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The Boomer Bulletin - 2009
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How To Hire The Right Person For The Right Job

Posted By Sandra Wiley, Tuesday, November 24, 2009

Hiring a new employee is among the most stressful duties we encounter in our profession. We need someone not only to fill a need, but also to fit with the firm’s culture and interact cooperatively with other team members. Finding the right individual is never an easy task, and occasionally we make a bad choice and have to start the entire process over again. I believe that your firm can significantly increase its success rate in hiring, however, by following a proven process.

Do your homework

Planning is the key to hiring the right employee. Think about what he or she will actually be doing (the job description), identify to whom that person will report, his or her team members and work environment. Determine these before you start to advertise and interview.

Boomer Consulting, Inc. uses a team approach in this process. Together we document job duties and discuss where the new hire will work and what kinds of equipment he or she will need. We also discuss how that person will work. Is it okay for him or her to work from home, or should this position be stationed in the office? Will he or she work in a team or independently most of the time?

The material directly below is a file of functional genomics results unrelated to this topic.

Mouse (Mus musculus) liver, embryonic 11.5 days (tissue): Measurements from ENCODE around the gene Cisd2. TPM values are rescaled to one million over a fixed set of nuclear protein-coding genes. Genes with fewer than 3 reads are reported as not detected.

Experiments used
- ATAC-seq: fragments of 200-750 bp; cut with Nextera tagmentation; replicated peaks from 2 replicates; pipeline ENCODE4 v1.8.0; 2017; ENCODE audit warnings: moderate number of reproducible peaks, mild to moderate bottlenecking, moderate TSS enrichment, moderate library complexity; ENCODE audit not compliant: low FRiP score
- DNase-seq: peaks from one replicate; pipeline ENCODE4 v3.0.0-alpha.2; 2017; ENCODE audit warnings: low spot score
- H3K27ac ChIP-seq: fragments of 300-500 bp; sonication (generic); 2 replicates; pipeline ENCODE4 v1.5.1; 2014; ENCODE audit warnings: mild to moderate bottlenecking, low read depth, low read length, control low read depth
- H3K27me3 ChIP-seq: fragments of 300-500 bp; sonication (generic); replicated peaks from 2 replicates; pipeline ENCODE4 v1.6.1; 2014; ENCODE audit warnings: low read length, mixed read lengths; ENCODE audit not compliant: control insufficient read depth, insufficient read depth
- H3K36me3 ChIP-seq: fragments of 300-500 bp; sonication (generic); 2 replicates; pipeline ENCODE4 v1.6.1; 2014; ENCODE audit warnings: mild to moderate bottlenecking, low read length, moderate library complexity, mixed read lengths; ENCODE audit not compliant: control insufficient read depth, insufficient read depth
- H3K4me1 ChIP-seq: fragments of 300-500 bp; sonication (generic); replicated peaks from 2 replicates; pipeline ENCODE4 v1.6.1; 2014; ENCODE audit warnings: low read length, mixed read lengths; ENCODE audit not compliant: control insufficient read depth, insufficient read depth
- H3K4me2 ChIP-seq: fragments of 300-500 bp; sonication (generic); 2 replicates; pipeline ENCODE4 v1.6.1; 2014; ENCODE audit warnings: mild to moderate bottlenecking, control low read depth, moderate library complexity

Once we all have a clear vision of what this person will do for us, the new hire’s supervisor conducts a Kolbe C Index™ to identify what instincts this person should possess in order to be successful.

With this final step complete, we have a vision of the job role and understand the instincts the new hire must possess in order to succeed.

Advertise effectively

The more places you advertise, the more likely you are to get that one, GREAT applicant. Boomer advertises in the local paper (both online and in print), at the local university, at a local technical college and, of course, by "word of mouth” through our network of professional contacts.

We always request a cover letter, resume and references in an advertisement. We provide a mailing address, e-mail address and walk-in location to submit application materials. (The last time we posted a position, we received 30 applications.)

Don't be afraid to screen

We narrow the list of applicants in half during the initial screening process.

  • We reject anyone who does not include a cover letter and resume and references! The advertisement clearly states that all three are required. Because we need an individual who can follow basic instructions, those that can’t are the first to be eliminated. (A recent list of applicants we sorted went from 30 to 22 in just five minutes.)
  • We reject anyone with a spelling error in his or her cover letter or resume! Let’s face it— job application materials should represent the applicant’s best effort. (The list went from 22 to 15 in about 15 minutes!)
  • We examine the applicant’s experience and education to determine if those match basic job requirements. (The list went from 15 to 7 in another 15 minutes!)